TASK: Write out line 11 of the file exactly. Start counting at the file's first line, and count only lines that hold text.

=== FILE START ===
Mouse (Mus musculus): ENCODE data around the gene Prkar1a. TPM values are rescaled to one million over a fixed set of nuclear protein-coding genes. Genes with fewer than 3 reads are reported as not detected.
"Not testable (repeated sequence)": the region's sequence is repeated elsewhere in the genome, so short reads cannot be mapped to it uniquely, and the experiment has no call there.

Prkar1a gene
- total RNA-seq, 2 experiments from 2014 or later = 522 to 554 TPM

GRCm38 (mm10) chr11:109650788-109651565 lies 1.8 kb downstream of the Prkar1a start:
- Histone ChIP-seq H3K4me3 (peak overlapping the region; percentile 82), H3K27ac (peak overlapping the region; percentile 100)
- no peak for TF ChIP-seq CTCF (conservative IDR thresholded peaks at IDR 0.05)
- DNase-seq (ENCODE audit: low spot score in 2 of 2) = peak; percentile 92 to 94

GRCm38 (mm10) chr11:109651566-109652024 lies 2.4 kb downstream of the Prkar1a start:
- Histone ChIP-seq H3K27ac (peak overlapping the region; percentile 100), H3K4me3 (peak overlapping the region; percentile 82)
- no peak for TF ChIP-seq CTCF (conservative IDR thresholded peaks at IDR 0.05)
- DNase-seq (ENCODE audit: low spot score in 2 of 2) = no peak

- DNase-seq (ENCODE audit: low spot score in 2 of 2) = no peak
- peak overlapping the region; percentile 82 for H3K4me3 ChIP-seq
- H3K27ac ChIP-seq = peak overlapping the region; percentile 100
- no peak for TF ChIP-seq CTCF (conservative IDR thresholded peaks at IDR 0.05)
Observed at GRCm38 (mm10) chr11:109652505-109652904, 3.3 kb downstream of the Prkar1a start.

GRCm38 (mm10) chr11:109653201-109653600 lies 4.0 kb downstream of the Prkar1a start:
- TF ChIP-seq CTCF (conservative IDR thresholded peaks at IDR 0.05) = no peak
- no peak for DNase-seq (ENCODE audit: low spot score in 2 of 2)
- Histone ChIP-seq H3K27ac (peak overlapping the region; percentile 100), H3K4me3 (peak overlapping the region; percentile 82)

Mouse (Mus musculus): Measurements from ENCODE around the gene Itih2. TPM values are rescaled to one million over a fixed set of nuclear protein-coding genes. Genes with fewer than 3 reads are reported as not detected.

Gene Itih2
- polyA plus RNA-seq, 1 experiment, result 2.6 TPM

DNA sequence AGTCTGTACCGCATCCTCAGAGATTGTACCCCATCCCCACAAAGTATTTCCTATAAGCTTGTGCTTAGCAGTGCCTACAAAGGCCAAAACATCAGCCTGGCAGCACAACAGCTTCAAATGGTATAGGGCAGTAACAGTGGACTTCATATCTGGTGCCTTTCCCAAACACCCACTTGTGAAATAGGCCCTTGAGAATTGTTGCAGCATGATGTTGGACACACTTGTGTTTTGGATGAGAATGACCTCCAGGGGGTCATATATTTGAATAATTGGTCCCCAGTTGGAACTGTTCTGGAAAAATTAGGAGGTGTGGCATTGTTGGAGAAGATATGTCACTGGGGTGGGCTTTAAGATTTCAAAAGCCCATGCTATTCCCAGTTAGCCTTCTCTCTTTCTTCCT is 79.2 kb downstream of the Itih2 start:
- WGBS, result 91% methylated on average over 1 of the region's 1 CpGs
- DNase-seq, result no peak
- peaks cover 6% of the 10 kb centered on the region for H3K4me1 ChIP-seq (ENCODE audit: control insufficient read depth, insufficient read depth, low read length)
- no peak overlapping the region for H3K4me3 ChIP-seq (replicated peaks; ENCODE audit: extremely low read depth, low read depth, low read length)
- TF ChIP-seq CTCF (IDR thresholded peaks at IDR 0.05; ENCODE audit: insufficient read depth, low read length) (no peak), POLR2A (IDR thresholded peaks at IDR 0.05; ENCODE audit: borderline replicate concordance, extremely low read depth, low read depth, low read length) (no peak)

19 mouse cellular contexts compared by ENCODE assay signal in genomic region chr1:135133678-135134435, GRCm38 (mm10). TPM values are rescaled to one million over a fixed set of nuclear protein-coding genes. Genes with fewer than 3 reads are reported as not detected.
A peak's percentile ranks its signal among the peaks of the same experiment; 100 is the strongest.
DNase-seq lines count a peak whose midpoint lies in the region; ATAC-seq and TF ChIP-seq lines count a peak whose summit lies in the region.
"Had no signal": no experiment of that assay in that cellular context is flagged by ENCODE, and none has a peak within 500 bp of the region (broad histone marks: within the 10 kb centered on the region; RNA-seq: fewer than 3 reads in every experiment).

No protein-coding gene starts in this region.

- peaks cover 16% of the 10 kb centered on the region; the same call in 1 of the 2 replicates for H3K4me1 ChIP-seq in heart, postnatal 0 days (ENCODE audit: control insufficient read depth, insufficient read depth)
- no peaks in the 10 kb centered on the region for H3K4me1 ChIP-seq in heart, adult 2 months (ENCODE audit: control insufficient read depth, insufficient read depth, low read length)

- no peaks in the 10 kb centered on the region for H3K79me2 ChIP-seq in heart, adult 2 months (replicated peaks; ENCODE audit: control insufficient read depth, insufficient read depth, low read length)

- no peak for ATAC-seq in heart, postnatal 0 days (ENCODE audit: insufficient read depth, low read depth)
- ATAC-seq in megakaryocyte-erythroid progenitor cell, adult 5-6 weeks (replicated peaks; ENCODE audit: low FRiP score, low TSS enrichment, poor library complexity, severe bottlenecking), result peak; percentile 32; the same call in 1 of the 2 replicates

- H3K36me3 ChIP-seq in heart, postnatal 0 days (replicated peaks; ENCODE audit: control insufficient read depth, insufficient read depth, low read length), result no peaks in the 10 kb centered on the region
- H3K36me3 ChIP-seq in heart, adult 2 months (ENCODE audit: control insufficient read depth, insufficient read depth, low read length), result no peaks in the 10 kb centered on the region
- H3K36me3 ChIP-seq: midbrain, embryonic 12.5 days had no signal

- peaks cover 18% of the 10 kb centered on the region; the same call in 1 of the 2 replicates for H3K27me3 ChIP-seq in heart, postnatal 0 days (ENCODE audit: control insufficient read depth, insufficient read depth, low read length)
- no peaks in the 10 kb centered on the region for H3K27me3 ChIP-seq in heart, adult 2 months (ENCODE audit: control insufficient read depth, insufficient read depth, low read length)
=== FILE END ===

- no peak for TF ChIP-seq CTCF (conservative IDR thresholded peaks at IDR 0.05)